Regarding the interplay between translation and power, schaffner (2004, pp. 144-145) refers to four strategic functions which link discourse to political situations in a society and defines them from the view point of translation. These strategic functions are:
1. Coercion: controlling what texts to be translated, checking the final translation and using translation for home agendas.
2. Resistance, opposition and protest: counter-deployment of discursive strategies by translators in selecting source texts, giving voice to neglected or oppressed minorities and moving beyond the conventions defined by institutional powers.
3. Dissimulation: quantitative or qualitative control of information made available through translation or allowing specific chosen pats of texts to be available, also publishing inaccurate translations.
4. Legitimization and delegitimization: positive self presentation and negative other-presentation by using specific translation strategies.
Translation as product or process is deeply interconnected with power, and a critical analysis of a text can reveal that “where discourses meet and compete, translation negotiates power relations” (Tymoczko & Gentzler, 2002, p. xviii) and that translation can be an ideological weapon in the hands of its translator, commissioner, government, etc. for excluding the author or certain readers, constructing new social or cultural models and even directing the cognitive aspects of human life in a society.
2.6 Impact of Translation on Representation
Discussing the Rabindranath Tagore’s auto-translation of his anthology Gitanjali: Song Offering 1910, Sengaputa ( 1999: 58) mentions:
‘… Tagore deliberately chooses to write like these poets (Blunt, Davies, De la Mare and all the Victorian poets) when he translates his own poems into English. He makes adjustments to suit the ideology of the dominating culture… He fits perfectly into the stereotypical role that was familiar to the colonizer’.
Further he talks about the consequences of this translation and explores the ways Tagore’s work effected the representation of him and the colonized ”as a saint or seer from the East”. The Nobel committee refers to Gitanjali as ”a collection of religious poems”.
Sengaputa assumes that the colonizers had appointed a mission to Tagore and that was to give a representation of the colonized nation as people who are concerned only with spiritual issues. Tagore’s mission was in line with those of Christian missionaries who were trying to release the naive people ”from the bondage of tradition and history”. According to Sengaputa, Tagore as a translator supplied another basis for the existing superstructure of orientalism, ”he became the representative of the alluring ‘Other’ to the western world.”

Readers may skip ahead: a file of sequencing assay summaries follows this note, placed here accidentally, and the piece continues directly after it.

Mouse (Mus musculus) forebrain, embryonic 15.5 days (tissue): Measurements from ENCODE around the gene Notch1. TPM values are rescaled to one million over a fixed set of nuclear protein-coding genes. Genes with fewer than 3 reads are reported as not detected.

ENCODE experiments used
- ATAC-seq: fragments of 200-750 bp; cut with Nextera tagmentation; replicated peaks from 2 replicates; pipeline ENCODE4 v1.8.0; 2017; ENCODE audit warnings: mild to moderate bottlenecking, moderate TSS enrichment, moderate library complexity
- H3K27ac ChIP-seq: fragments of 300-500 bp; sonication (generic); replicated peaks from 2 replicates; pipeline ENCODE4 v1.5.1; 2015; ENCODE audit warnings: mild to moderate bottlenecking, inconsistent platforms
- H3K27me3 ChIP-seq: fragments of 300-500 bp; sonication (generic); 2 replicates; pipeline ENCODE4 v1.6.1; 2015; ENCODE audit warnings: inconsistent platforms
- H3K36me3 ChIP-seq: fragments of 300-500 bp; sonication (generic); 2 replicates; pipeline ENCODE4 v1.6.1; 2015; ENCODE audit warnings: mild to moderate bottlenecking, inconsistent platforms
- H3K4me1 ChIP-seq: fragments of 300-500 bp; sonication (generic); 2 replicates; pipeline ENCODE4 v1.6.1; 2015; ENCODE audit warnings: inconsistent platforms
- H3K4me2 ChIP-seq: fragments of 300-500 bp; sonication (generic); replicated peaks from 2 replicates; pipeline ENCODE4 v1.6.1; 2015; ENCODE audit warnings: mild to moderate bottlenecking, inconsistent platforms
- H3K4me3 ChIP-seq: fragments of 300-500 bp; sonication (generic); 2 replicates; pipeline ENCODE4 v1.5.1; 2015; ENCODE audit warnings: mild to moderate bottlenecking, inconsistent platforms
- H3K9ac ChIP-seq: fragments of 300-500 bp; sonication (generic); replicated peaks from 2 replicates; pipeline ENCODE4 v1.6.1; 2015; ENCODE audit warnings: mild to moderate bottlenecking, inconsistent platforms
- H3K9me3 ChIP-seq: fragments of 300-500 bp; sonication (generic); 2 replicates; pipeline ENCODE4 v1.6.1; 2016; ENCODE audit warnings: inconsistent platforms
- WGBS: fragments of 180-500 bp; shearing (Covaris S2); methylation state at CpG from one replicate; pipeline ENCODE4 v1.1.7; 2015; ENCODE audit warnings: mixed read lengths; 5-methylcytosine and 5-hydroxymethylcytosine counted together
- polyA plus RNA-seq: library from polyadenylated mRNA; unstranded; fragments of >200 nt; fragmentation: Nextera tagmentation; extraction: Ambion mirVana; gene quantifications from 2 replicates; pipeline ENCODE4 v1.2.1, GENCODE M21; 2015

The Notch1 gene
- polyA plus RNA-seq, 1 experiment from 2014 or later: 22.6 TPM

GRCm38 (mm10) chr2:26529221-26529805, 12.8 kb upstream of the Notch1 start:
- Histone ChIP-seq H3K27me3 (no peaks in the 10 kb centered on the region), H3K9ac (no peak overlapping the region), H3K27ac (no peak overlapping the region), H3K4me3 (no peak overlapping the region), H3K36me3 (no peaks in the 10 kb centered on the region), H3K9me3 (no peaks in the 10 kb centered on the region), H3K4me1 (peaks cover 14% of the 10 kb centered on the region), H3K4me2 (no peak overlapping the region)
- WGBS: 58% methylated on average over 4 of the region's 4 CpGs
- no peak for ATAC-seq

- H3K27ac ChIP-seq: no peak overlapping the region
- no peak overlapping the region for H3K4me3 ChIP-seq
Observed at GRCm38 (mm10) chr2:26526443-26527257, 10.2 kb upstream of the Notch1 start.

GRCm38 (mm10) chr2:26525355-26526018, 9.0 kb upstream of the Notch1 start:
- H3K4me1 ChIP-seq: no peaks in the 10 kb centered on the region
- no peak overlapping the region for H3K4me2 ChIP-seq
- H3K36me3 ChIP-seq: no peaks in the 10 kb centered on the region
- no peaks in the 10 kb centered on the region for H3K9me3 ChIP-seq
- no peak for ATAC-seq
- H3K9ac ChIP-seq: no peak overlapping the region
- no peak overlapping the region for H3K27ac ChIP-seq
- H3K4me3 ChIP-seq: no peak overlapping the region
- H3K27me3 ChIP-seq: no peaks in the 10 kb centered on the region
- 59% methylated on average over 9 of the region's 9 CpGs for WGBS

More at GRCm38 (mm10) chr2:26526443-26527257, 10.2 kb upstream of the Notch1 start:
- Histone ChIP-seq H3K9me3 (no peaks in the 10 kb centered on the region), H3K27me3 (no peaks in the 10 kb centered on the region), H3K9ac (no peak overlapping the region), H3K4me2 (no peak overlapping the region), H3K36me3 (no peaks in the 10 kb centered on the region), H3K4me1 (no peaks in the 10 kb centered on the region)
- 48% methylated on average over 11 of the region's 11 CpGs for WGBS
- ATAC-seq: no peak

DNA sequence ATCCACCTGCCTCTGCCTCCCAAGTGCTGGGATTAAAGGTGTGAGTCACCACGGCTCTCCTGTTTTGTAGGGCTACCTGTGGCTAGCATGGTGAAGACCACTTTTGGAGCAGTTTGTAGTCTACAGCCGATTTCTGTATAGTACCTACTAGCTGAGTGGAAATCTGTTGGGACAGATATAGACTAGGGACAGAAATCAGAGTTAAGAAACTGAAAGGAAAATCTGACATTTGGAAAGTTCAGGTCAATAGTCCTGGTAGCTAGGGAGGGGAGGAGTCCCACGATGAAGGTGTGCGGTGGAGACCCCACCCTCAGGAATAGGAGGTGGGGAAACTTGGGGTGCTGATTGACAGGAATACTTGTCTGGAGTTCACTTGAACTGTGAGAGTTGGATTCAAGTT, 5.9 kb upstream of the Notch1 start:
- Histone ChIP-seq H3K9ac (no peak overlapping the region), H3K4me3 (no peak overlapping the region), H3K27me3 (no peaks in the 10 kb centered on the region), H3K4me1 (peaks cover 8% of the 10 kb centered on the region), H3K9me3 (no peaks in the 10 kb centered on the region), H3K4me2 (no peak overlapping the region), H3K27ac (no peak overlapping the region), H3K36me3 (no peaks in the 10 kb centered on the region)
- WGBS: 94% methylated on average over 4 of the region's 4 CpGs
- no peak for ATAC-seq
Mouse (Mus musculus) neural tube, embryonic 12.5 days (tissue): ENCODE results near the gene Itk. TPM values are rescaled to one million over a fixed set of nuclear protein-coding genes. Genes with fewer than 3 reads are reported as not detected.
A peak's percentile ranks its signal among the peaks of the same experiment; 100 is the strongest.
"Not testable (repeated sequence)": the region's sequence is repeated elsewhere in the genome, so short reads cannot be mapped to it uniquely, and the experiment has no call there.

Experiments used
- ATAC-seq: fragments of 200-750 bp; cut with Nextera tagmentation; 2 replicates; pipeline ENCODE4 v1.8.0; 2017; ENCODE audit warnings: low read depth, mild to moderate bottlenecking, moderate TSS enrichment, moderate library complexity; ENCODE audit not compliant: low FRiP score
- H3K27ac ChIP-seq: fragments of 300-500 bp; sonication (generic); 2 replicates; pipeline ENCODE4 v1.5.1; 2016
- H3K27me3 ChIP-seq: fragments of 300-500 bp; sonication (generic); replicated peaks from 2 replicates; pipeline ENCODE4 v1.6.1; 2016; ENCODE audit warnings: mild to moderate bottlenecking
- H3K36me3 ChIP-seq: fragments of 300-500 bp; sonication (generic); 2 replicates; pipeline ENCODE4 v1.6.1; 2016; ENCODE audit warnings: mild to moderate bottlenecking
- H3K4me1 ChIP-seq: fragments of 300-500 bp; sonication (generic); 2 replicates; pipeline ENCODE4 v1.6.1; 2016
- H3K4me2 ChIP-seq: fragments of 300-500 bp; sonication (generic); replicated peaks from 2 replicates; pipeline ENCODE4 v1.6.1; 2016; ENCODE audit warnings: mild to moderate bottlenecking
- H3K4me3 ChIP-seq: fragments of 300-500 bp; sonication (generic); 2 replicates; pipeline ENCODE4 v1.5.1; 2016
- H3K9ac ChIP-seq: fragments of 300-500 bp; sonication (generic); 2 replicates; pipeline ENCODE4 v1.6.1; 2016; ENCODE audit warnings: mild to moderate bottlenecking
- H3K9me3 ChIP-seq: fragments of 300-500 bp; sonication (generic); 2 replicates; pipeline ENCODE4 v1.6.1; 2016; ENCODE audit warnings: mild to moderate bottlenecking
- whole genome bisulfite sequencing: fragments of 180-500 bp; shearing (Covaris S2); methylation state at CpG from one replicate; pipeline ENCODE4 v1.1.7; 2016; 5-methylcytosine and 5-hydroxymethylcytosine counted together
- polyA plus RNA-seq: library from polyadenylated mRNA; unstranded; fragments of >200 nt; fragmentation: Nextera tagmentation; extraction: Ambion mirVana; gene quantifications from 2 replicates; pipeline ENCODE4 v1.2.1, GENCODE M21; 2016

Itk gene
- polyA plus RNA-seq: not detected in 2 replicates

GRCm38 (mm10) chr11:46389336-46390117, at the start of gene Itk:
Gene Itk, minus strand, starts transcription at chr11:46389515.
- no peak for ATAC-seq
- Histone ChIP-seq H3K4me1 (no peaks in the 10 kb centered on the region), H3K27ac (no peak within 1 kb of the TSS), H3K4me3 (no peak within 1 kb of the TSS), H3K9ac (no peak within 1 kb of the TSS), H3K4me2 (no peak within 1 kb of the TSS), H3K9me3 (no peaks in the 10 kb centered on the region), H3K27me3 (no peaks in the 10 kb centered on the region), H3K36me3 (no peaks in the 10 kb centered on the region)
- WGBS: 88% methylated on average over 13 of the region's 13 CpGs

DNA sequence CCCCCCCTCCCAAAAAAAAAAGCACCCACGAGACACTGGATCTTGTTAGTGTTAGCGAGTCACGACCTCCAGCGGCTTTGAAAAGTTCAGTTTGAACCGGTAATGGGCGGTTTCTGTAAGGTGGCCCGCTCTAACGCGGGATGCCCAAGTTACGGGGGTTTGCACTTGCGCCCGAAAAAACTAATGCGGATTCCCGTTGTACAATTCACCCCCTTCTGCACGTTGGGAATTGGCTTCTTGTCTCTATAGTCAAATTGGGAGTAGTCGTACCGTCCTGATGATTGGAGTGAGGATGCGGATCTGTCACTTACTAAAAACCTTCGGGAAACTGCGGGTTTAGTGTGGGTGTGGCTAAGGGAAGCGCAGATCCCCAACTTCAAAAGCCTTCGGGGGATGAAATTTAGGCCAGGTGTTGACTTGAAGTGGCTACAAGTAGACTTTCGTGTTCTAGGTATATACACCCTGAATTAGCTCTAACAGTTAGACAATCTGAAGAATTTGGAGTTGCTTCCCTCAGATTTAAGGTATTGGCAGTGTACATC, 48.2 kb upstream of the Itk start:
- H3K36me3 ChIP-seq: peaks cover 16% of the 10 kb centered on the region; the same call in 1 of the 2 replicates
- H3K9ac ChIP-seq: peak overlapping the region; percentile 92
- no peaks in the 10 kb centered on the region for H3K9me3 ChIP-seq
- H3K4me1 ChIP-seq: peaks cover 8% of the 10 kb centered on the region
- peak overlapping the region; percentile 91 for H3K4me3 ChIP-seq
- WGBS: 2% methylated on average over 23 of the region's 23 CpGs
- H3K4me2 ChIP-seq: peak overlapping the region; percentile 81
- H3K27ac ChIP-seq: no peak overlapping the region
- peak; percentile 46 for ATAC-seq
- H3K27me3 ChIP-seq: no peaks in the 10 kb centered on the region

Moreover, other scholars have investigated the translation as a representational activity, which represents an image of the culture the translated text comes from. Ovidio Carbonell (1996) in ‘the exotic space of cultural translation’ recognizes that a translator like Francis Burton furnishes of the Arabs, their culture, literature and language by translating The Arabian Nights in 1885-8 (1996: 80). He believes that there always exist the elements of untraslatability which provides room for some modifications of the originary text according to the structures of representation of the target language or culture. Through this course of representation of exotic texts a process of making sense and interpreting takes place.
Translation is an activity that bridges between cultures. ‘Any approach to a given culture always involves a process of translation’. It depends on the Western Philosophical notions of reality, representation, and knowledge (Niranjana, 1992). According to post-colonialist, including Niranjana, translation is an instrument in the hands of colonial forces to repress the colonized nations. It has been used as ‘strategies of containment’. The colonizers have used translation as a means of reinforcement the hegemonic domination. In this way the colonized gains the position which according to Edward Said is representations or objects without history. Then in the course of history this representation becomes a fact or reality. Niranjana mentions ‘Translation functions as a transparent presentation of something that already exists, although the ‘original’ is